development – The Langara Voice https://www.langaravoice.ca News, entertainment and sports from Langara College journalism students Fri, 15 Nov 2019 00:17:39 +0000 en-US hourly 1 https://wordpress.org/?v=5.8.1 https://www.langaravoice.ca/wp-content/uploads/2017/03/LOGO-100x100.png development – The Langara Voice https://www.langaravoice.ca 32 32 Langara zoning plan in motion https://www.langaravoice.ca/langara-zoning-plan-in-motion/ Thu, 14 Nov 2019 15:00:16 +0000 https://www.langaravoice.ca/?p=44202 By Ray Chopping A rezoning application to increase Langara’s density is expected to be complete by Spring 2020, according to a senior facilities consultant at the college. The application is to allow increased density, setting the groundwork for the future development of buildings. The rezoning application was filed to the city in the spring of […]]]>

By Ray Chopping

A rezoning application to increase Langara’s density is expected to be complete by Spring 2020, according to a senior facilities consultant at the college.

The application is to allow increased density, setting the groundwork for the future development of buildings. The rezoning application was filed to the city in the spring of 2019 and a public open house was held in July. Any building permits for new buildings would come later; the rezoning application will have no direct impact on current students.

Five-year plan underway

“Rezoning is a complex process,” said Wendy Lannard, senior facilities advisor for Langara.

The college’s five-year capital plan has identified the need for a 350,000 sq. ft. building (roughly 32,500 sq. m) at Ontario Street and 49th Avenue, but the project has yet to secure funding.

Neal Wells, communications manager for civic engagement at the City of Vancouver, said that the proposal is currently being reviewed by staff from multiple departments of the city.

“The staff will raise various questions with the application team that will need to be addressed before the application can move forward,” Wells said. These include ensuring it meets local area or community plans, design guidelines, existing zoning and is mindful of the surrounding neighbourhood context and development objectives on the site.

“Typically, by the time a proposal like this large campus master plan gets to a public hearing, an outright rejection from council is unlikely,” he said.

Different needs still a concern

Though no new buildings will be built in the immediate future, some Langara faculty members say they have pressing needs. Program coordinator of computer technology, Raymond Chow, would like to see more computer labs.

“Students use our labs for homework which makes running classes in them difficult at times.”

Lannard said the college is seeking funding from the provincial government. Once funding were approved, the following step would include hiring an architect to design it and then file a development application with the city.

 

Below are some of the proposed changes included in the Master Plan.

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White Rock council looks to 2045 with new community plan https://www.langaravoice.ca/white-rock-council-looks-to-2045-with-new-community-plan/ Thu, 09 Nov 2017 14:23:00 +0000 https://www.langaravoice.ca/?p=30441 Reported by Sydney Morton White Rock council has unanimously approved a new Official Community Plan that envisions what the seaside municipality will look like by 2045. Council’s adoption Oct. 23 of the wide-ranging plan comes after more than two years of meetings in which feedback from the public helped shape what is considered “a living […]]]>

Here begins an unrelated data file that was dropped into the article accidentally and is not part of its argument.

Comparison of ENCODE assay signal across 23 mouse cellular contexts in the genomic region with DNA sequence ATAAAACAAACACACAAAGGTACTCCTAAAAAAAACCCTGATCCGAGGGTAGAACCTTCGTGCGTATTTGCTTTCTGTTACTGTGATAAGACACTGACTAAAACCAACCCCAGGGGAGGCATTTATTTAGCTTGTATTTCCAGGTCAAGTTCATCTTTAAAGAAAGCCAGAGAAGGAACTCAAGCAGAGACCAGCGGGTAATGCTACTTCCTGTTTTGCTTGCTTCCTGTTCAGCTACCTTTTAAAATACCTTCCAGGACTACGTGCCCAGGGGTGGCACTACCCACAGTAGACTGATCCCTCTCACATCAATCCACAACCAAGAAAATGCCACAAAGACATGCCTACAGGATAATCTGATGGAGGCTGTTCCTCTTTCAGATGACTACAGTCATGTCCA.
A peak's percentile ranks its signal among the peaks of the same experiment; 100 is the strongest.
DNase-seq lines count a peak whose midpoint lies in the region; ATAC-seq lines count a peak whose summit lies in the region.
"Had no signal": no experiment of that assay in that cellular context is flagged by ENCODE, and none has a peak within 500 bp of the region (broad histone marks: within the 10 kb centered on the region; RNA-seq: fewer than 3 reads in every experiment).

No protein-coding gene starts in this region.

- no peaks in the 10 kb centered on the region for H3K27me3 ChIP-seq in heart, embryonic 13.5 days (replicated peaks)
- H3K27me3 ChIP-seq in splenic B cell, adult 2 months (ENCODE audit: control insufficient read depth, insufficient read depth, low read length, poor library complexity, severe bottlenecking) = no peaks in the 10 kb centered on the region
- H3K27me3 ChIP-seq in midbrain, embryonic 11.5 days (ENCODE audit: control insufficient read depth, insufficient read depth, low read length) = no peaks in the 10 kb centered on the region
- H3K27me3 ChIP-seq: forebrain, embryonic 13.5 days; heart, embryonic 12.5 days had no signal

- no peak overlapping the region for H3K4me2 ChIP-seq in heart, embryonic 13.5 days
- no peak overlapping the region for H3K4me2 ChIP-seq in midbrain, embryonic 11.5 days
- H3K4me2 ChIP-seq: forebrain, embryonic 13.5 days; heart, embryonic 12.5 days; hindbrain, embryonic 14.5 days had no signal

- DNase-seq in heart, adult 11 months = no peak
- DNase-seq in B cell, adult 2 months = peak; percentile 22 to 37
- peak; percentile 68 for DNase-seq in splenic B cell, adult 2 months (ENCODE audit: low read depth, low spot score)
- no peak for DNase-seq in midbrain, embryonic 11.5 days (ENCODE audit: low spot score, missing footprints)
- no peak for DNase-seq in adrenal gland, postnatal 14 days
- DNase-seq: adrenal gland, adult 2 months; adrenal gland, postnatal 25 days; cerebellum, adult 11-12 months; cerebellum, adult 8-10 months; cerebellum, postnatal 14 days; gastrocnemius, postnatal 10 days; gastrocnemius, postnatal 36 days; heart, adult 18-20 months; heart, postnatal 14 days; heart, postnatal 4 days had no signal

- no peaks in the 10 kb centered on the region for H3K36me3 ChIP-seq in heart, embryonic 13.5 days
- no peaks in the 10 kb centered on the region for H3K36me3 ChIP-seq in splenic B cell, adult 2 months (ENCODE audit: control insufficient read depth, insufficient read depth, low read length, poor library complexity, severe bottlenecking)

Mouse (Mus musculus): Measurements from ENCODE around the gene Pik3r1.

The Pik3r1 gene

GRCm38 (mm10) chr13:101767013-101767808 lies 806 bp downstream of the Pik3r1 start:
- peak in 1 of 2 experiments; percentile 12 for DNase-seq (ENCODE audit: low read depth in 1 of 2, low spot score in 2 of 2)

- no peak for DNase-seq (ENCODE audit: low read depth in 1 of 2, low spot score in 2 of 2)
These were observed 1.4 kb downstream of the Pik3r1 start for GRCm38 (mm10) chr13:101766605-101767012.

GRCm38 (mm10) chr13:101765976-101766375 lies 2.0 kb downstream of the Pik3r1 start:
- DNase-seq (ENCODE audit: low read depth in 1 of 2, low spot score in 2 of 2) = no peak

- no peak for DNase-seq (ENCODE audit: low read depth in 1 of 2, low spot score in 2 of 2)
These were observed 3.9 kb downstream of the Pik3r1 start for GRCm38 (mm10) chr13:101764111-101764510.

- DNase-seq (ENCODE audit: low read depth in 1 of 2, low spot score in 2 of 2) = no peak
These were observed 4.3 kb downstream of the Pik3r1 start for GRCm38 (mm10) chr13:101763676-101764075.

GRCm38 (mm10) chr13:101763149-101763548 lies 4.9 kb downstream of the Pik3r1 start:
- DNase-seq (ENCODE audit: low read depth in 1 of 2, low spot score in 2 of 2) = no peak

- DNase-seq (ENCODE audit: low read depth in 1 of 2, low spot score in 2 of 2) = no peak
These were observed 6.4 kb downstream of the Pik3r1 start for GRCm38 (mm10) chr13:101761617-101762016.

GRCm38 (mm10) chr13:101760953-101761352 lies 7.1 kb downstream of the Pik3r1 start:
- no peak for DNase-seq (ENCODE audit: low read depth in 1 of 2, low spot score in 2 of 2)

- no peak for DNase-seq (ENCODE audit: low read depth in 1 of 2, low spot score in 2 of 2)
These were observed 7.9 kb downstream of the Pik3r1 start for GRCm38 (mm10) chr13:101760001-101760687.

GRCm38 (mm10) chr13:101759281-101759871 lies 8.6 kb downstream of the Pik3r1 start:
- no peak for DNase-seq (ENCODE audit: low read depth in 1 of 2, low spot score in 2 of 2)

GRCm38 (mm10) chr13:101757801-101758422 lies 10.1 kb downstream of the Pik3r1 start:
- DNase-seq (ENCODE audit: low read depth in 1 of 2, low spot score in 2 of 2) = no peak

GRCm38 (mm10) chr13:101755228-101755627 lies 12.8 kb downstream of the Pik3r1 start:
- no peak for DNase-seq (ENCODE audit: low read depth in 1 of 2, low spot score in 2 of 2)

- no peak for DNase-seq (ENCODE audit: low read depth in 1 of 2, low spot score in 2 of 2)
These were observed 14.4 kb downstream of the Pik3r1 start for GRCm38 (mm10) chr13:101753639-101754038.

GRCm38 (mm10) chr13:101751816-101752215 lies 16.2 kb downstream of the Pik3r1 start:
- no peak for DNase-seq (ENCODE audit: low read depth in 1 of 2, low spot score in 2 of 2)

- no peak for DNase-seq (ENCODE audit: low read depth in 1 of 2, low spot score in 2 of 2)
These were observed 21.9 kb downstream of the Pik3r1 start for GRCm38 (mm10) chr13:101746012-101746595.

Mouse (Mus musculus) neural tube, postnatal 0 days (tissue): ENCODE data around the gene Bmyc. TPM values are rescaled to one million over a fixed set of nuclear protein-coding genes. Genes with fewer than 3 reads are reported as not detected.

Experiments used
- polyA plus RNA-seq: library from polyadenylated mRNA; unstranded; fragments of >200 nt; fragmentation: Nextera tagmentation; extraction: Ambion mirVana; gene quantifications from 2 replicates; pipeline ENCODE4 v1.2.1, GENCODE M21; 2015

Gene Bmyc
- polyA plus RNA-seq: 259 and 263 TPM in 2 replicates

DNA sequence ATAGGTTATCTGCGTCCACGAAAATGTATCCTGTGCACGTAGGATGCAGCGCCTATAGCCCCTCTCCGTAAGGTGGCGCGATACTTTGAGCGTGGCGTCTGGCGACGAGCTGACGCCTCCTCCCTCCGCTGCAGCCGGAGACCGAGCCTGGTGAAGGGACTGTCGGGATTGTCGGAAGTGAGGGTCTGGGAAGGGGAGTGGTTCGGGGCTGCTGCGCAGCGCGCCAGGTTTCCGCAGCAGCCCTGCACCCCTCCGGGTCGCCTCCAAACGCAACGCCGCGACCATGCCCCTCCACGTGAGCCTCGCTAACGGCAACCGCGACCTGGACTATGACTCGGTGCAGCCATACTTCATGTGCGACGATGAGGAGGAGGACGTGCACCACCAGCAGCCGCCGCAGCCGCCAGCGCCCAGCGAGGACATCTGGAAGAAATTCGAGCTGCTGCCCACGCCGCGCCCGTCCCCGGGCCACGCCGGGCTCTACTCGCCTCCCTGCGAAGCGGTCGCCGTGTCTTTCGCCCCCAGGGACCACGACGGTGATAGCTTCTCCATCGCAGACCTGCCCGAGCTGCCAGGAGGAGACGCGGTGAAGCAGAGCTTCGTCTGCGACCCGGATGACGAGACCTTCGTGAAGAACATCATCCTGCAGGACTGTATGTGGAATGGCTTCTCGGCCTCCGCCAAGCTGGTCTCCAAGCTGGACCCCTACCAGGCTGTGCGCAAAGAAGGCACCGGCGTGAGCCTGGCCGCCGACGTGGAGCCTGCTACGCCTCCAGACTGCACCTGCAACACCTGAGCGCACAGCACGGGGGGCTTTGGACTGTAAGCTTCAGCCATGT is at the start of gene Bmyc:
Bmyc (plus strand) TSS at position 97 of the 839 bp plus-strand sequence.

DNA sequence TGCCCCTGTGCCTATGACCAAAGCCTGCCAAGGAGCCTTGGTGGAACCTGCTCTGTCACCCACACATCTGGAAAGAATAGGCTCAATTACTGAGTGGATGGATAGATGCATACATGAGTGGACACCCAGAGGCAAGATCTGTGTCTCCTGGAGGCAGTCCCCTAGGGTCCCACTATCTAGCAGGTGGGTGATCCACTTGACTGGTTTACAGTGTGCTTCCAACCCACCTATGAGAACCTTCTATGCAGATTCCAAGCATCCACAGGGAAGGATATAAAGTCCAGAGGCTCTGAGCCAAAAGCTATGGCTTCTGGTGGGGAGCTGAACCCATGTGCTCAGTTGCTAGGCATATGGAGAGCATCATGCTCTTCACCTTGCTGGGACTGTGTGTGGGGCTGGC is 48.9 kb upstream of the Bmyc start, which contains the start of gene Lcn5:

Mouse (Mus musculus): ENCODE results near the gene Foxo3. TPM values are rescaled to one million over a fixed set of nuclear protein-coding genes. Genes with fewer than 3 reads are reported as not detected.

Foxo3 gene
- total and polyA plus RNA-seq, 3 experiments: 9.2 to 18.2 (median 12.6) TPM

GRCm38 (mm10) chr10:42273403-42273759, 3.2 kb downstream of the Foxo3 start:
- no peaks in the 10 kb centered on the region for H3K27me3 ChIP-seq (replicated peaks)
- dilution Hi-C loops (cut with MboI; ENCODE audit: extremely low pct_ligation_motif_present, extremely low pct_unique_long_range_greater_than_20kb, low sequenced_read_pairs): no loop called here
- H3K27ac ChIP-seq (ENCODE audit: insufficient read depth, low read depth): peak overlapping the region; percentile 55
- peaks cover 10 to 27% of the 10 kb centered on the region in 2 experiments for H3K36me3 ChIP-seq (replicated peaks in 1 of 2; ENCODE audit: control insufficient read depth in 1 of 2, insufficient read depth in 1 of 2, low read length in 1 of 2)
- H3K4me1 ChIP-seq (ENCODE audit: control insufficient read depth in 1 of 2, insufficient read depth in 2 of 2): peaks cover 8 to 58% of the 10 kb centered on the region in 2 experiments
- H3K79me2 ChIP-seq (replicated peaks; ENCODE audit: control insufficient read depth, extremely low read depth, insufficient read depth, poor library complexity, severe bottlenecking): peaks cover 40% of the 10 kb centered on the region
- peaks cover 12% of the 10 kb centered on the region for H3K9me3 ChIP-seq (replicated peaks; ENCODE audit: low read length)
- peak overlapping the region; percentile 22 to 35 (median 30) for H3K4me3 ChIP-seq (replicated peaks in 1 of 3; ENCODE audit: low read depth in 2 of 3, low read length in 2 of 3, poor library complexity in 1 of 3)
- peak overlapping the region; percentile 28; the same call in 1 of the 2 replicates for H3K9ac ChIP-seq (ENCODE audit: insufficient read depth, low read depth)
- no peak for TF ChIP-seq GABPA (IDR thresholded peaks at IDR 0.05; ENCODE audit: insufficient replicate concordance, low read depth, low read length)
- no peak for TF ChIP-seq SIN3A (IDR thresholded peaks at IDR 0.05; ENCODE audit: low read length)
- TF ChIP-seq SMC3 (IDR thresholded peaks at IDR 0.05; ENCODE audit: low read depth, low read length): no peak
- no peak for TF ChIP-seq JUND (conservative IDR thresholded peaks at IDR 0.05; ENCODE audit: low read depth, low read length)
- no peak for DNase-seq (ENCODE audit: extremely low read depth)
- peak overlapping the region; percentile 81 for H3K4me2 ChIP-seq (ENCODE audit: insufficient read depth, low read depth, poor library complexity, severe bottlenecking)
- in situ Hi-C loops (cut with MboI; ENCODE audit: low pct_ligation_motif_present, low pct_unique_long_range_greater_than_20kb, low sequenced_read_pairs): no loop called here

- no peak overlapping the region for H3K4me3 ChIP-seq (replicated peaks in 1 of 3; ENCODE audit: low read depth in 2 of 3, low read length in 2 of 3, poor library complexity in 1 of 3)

Reported by Sydney Morton

White Rock council has unanimously approved a new Official Community Plan that envisions what the seaside municipality will look like by 2045.

Council’s adoption Oct. 23 of the wide-ranging plan comes after more than two years of meetings in which feedback from the public helped shape what is considered “a living document.”

“We made sure to consult with the community a lot, which was really good, but the community thinks this is set in stone which is where the mistake is made,” said Coun. Helen Fathers. “There is no legal requirement to follow this and anyone can come asking to have it changed. The focus needs to be on steady growth.”

The plan calls for residents to have better access to the waterfront, the expansion and diversification of the town centre, create more housing opportunities for different age groups and demographics, and add public green spaces.

Simultaneous preservation and development

Other objectives of the plan include preserving the pre-existing character and architecture of diverse neighbourhoods and providing more housing while maintaining “White Rock’s high quality of life.”

The new plan replaces what many considered an out-of-date document to guide a municipality’s future growth, which is expected to increase by 23,000 to 27,000 people by 2045. White Rock’s current population is 93,729.

Cliff Annable, executive director of the White Rock Chamber of Commerce and a former councillor who worked on the previous community plan, said he favours more highrises to accommodate the expected population growth.

“Why hide the most beautiful view in the world?” Annable told The Voice. “We have these out-of-date three-storey apartments from the 60s and 70s that are taking up space. Take the same building, add some green space and make a highrise.”